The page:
New Zealand Football seems to be on a developmental road to nowhere, which if it continues, will have severe implications for the game here.

While there is justifiable concern about the direction of the Football Ferns, after the fallout following last Sunday's insipid display against Japan, there is much, much more at stake.

Based on the current model, led by New Zealand Football technical director Andreas Heraf, this country will struggle to produce players good enough for the professional game in the coming years.

While there has been a lot of focus on former Ferns captain Abby Erceg, and her brutally honest comments around why she left, there is a wider point here.

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Where exactly is the next Abby Erceg going to come from? It's hard to see how it could come through the system espoused by Heraf, and currently mandated to all the national age group and development teams.

Whatever the system, modern football requires high levels of technical ability, in all positions.

Watch any game from the upcoming World Cup and you'll see central defenders tidy in possession and comfortable on the ball, a far cry from the tradesmen of decades past.

Even goalkeepers need to be sound on the ground, and preferably capable with both feet.

The technical benchmark just increases as you move up the field, as time and space reduces.

In New Zealand there has been some encouraging progress in that area over the last decade, with a deliberate shift in thinking, away from the Charlie Hughes-esque 'hoof it and hope' model, and the emergence of Ryan Thomas, Tyler Boyd, Sarpreet Singh and Annalie Longo are proof that anything is possible.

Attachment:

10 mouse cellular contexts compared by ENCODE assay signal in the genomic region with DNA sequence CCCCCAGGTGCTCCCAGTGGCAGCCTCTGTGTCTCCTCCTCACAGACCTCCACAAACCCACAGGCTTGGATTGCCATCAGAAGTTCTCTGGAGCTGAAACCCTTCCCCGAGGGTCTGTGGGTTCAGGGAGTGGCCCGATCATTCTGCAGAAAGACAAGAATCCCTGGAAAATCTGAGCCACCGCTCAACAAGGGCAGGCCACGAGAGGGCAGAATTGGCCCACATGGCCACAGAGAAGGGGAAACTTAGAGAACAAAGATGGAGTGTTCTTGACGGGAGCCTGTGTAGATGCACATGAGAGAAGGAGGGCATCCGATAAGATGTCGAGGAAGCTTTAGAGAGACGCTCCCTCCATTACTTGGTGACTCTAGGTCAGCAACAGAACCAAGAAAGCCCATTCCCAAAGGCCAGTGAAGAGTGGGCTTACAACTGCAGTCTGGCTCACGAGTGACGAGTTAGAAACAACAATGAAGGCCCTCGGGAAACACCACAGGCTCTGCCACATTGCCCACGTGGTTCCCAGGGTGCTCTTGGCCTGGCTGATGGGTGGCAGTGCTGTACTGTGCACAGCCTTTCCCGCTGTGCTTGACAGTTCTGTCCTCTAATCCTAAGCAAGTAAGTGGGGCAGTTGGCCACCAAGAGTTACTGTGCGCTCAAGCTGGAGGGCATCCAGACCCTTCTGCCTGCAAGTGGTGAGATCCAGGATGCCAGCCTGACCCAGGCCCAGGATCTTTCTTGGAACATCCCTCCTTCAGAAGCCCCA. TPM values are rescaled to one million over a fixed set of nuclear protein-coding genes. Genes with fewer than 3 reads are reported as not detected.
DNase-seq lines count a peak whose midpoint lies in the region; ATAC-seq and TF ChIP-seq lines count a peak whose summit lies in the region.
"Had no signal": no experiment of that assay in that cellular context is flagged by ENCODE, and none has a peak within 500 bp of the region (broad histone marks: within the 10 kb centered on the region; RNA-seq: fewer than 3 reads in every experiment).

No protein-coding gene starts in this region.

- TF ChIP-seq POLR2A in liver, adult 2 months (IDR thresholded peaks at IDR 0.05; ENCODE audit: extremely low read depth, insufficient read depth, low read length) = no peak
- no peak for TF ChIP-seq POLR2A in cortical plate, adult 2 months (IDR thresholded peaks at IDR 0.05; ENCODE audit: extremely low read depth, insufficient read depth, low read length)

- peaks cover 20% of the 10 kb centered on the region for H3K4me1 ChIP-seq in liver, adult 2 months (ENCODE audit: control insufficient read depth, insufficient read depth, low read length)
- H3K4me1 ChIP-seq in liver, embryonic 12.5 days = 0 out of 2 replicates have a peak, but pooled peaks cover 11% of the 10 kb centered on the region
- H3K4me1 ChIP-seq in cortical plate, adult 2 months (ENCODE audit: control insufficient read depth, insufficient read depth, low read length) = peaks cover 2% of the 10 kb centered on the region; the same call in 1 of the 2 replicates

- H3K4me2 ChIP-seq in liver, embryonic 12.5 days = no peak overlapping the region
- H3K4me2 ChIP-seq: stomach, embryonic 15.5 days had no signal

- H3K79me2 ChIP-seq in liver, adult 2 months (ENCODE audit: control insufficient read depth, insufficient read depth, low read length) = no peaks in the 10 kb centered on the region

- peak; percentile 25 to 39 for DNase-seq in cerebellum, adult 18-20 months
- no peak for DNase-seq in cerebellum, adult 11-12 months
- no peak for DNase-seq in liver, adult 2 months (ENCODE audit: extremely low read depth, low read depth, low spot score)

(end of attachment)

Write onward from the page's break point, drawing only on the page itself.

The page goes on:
But under the Heraf-led program, there is surely no way that will continue.

Okay, maybe, and it's a big maybe, the Ferns and some other national teams could ground out a couple of results at major tournaments, based on superior fitness, a bit of luck, set pieces and some opposition mistakes.

It still seems unlikely, as such success is also dependent on a strong, vibrant team culture and a clear bond between players and the coaching staff (currently not there with the Ferns) but the greater concern is the type of player that will be produced.

If they are unable to play with the ball to any degree – which is not a priority under this system – there is no way they will get picked up by overseas clubs.

Not when there is countries on every continent producing talented individuals, who can live at that level.

The worst case scenario will see our national teams, especially on the women's side, revert to the days of being mainly amateur teams.

When Heraf said last Sunday that this country could "never compete" with Japan, he was actually absolutely correct.

New Zealand won't be able to compete with the Nadeshiko Japan, nor any other mid-range to top tier nation in the foreseeable future, not if the current set up and mentality at NZF remains the status quo.